This is an ambitious psychological thriller that explores the limits of endurance and the irreparable breaches in friendships. This story is extremely detailed and begins in 1944 in the midst of WW11 when a pair of British pilots is shot down over enemy territory.
Right from the first page I was swept along so absorbed by this fantastic story that I hated to put this book down. It starts with an exciting and very tense sky chase, a losing battle for a RAF plane soon shut down in an area swarming with German troops. The two pilots, Bryan and James, took only a few minutes to escape the search party by boarding a passing train reserved for wounded SS men on the way home from the Eastern Front. Once aboard, the only way to blend in was to pose as German soldiers and feign unconsciousness. What actors, they did such a good job impersonating the men they ended up in a mental hospital for those damaged by war. Mr. Alder-Olsen depiction on how they managed to fool everyone feels so real I couldn't help but to shiver when the staff looked upon them.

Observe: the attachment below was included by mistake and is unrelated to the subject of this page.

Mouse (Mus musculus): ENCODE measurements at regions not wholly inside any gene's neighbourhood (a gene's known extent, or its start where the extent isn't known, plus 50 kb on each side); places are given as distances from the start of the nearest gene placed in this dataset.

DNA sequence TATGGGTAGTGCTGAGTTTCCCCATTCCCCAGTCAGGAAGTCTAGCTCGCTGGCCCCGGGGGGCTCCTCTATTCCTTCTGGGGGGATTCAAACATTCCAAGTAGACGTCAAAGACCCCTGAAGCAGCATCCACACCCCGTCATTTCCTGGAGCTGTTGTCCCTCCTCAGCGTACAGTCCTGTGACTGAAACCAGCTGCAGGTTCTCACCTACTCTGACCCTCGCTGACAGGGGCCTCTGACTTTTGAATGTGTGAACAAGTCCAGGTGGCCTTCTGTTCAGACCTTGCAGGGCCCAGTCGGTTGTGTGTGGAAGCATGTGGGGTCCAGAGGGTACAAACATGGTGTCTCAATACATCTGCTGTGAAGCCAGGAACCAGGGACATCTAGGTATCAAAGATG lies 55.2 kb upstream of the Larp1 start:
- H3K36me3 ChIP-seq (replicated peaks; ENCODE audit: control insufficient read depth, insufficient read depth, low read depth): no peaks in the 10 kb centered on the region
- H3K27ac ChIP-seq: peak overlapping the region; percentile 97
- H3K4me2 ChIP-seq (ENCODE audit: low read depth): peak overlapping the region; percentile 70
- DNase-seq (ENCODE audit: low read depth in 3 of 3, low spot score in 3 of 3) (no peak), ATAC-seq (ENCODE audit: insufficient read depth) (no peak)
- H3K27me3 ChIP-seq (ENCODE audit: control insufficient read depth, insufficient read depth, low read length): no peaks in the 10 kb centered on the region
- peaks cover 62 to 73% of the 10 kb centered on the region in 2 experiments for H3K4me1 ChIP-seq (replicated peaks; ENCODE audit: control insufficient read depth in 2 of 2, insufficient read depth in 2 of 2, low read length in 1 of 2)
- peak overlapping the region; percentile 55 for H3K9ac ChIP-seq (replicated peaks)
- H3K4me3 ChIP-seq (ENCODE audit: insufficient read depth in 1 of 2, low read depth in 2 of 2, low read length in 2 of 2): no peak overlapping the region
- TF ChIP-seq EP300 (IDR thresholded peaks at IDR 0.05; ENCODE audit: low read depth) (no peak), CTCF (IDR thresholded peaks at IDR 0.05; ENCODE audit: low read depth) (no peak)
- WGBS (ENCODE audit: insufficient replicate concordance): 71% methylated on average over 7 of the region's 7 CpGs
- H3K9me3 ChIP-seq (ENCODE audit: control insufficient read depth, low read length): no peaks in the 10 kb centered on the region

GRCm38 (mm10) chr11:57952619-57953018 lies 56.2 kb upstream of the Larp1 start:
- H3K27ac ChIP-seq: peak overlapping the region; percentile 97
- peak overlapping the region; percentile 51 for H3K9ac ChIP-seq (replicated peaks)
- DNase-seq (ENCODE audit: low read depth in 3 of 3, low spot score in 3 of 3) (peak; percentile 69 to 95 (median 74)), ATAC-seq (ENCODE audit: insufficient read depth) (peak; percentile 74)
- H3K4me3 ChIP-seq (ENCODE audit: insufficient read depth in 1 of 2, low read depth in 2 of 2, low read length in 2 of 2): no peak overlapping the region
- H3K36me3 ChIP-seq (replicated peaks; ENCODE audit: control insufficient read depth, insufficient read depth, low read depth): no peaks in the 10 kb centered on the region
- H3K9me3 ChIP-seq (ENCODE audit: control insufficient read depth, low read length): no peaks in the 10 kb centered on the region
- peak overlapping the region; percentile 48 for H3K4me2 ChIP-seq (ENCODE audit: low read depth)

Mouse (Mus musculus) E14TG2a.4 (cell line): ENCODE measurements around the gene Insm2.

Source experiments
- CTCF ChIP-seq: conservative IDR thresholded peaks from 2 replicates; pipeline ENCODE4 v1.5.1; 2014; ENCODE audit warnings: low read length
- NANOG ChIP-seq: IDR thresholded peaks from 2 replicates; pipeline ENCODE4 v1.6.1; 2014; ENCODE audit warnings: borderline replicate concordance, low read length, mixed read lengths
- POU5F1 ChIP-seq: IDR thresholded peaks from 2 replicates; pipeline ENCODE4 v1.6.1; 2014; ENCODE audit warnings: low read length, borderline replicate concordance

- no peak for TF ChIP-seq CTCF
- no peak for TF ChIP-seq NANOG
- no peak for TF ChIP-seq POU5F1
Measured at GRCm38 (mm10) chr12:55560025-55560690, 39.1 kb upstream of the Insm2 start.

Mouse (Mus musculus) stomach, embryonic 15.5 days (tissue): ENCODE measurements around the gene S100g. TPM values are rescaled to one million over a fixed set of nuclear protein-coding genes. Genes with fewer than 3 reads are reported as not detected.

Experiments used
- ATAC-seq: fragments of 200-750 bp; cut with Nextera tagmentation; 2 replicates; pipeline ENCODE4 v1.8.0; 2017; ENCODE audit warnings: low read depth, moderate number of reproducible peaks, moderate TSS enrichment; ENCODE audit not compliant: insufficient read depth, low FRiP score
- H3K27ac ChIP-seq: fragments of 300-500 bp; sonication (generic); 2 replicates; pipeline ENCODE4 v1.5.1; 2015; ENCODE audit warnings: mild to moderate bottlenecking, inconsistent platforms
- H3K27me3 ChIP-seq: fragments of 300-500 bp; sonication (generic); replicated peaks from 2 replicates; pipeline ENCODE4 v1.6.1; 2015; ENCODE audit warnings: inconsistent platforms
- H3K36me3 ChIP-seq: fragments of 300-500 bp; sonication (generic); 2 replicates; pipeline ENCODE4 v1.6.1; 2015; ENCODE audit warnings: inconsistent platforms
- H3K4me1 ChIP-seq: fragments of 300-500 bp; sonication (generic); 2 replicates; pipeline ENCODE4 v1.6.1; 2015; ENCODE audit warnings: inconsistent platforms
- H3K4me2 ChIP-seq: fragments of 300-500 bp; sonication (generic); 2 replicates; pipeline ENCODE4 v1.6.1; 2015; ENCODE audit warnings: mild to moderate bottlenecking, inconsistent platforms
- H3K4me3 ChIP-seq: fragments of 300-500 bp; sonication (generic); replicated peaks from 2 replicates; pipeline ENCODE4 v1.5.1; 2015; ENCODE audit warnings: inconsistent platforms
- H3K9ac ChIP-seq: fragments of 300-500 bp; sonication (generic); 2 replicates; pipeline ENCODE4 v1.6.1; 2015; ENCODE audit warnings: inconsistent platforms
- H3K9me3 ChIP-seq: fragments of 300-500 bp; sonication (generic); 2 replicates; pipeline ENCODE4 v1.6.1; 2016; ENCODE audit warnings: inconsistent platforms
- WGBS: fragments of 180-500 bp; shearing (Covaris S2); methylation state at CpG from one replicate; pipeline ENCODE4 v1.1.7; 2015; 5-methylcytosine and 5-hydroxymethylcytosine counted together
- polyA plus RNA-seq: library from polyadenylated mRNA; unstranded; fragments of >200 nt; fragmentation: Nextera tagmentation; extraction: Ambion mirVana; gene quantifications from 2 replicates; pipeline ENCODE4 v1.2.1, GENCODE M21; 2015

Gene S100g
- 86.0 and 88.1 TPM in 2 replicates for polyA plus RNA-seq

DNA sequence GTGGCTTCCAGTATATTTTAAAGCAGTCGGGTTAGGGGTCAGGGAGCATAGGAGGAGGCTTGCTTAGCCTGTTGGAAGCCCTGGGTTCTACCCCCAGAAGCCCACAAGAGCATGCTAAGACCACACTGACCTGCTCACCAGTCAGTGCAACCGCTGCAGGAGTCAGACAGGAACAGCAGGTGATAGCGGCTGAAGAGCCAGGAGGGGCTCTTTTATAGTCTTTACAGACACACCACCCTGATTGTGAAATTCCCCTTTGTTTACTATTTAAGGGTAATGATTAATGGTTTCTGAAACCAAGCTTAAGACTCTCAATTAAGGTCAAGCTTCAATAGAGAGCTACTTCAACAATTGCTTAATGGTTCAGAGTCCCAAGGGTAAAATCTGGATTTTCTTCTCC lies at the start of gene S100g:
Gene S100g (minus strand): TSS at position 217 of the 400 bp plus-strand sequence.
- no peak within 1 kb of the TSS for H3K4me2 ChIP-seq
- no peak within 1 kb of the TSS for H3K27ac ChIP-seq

This first part of the book relates the pilots’ experiences as one of the malingerers at the “Alphabet House”. The narrative switches from Bryan and James as they undergo electroshock therapy and pop pills like candies. Months and months go by faking insanity but they are not the only ones doing so ….several SS soldiers want to get through the war and recover their looted booty…..and the two pilots so happened to be in their ways……The tone shifts to a breath-catching account of survival fueled with paranoia and extreme emotion. This part is very intense and scary.
In the second half, the narrative switches to 1972 and the plot proceed to bring several of the characters together. This long- deferred day of reckoning starts slowly but soon turns into one of the most daring (although far-fetched ) journey I have read in a long time. There is lots of action and sustain suspense at every corner. This book is quite a page-turner and has provided everything I enjoy in a story.